iSeeCars analyzed data from 900,000 vehicle transactions last month and found the average new car took about 26 days to sell between August 1st and August 31st. The GMC Yukon was among the fastest selling nameplates, the study found, with the full-size SUV spending an average of 10.5 days on a lot before finding a buyer – making it the twelfth quickest-selling vehicle for the month. The fastest-selling product overall was the Hyundai Santa Cruz, which took an average of eight days to sell.
iSeeCars executive analyst Karl Brauer said GMC Yukon sales have been bolstered by GM’s “build shy” strategy, which has allowed the automaker to maintain adequate production volume at its Arlington Assembly plant even amid the worst of the global micorchip shortage.
“The GMC Yukon has been in high demand, and despite idling production of full-size pickups, GM maintained production of the Yukon by building it without chips and parking the incomplete models,” said Brauer. “The Yukon saw a 126 percent increase in sales during the first half of 2021 compared to last year, and continues to be a hot seller.”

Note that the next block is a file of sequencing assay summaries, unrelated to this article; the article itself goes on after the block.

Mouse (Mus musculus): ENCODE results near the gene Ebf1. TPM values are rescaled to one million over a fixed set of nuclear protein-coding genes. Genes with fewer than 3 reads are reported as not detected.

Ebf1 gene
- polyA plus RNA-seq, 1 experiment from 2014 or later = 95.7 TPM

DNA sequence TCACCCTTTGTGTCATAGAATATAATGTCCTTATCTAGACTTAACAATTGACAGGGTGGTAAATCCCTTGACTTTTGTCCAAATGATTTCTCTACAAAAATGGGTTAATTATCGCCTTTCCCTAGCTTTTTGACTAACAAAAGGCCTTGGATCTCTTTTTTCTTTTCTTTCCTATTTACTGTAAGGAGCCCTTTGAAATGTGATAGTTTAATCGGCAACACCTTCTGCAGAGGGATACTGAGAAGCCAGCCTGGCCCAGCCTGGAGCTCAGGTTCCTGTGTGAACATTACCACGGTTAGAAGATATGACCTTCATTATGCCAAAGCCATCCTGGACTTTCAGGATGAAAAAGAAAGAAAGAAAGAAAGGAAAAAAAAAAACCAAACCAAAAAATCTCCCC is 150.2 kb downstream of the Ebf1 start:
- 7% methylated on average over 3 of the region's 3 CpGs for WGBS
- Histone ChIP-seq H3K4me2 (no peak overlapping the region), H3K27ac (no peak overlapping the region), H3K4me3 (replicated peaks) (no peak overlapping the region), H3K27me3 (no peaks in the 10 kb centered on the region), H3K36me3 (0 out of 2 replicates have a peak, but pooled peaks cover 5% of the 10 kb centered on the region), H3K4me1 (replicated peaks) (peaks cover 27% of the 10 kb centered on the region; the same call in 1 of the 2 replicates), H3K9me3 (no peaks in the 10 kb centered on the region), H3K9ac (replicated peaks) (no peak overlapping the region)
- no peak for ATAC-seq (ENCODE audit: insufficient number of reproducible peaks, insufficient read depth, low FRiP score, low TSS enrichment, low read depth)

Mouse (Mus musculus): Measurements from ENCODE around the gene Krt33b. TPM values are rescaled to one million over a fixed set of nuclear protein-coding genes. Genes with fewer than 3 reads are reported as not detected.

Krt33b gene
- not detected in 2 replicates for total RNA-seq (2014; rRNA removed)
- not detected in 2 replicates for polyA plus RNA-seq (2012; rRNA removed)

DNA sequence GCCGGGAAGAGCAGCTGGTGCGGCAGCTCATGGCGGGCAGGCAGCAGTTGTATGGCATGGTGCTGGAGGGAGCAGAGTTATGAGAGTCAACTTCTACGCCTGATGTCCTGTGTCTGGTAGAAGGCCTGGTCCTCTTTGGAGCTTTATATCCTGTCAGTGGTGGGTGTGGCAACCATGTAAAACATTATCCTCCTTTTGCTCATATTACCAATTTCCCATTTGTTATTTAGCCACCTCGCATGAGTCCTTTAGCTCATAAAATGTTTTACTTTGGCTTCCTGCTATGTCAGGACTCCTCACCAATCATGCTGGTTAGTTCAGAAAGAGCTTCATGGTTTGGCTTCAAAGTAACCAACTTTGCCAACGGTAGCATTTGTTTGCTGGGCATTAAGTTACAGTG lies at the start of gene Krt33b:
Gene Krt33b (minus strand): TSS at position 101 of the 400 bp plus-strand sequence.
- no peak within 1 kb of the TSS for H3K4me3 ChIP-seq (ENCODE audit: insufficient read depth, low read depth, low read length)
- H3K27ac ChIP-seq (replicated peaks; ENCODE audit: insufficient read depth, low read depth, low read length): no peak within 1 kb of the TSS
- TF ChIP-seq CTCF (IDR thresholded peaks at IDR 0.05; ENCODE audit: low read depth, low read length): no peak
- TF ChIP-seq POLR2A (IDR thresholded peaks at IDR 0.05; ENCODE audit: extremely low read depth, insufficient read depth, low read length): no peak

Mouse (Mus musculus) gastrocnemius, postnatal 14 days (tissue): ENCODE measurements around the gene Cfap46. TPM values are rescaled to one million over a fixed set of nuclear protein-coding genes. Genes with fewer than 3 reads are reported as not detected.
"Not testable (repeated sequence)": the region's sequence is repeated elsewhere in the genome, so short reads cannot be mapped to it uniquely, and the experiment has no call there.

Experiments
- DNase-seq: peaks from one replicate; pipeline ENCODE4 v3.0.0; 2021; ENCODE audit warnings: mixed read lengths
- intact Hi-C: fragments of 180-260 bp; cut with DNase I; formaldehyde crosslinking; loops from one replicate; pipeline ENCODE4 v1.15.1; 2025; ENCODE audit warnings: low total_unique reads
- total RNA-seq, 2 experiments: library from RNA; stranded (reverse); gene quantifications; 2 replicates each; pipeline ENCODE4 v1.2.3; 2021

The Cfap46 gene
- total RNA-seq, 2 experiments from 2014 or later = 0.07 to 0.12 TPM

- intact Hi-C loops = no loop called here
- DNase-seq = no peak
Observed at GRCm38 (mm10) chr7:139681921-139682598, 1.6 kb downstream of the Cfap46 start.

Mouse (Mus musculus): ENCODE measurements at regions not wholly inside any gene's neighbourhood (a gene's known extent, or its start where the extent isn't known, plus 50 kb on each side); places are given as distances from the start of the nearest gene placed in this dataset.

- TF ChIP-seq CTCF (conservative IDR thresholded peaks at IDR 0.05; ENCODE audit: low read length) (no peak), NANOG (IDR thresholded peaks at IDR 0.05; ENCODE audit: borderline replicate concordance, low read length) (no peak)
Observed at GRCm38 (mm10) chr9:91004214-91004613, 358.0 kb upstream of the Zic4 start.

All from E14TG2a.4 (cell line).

Notably, the GMC Yukon was among the most expensive nameplates to be listed among the top 20 fastest-selling vehicles in August. The Yukon sold for an average of $71,192 last month, the fourth-highest average transaction price among vehicles in the top 20. The Land Rover Defender and Mercedes-Benz GLS had higher ATPs of $76,847 and $97,359, respectively, while the Cadillac Escalade led the way with an ATP of $99,798.
Brauer said most consumers have now accepted the fact the microchip shortage will not subside anytime soon and are thus still turning out to dealerships in high numbers to buy vehicles at or above MSRP.
The microchip shortage is showing no signs of slowing down as major automakers continue to halt production, leading to lower and sometimes scarce inventory levels, especially for the most in-demand vehicles,” he said. “It looks like car buyers who were initially waiting for prices to drop have embraced the reality that inventory shortages are here to stay, at least for the next several months.”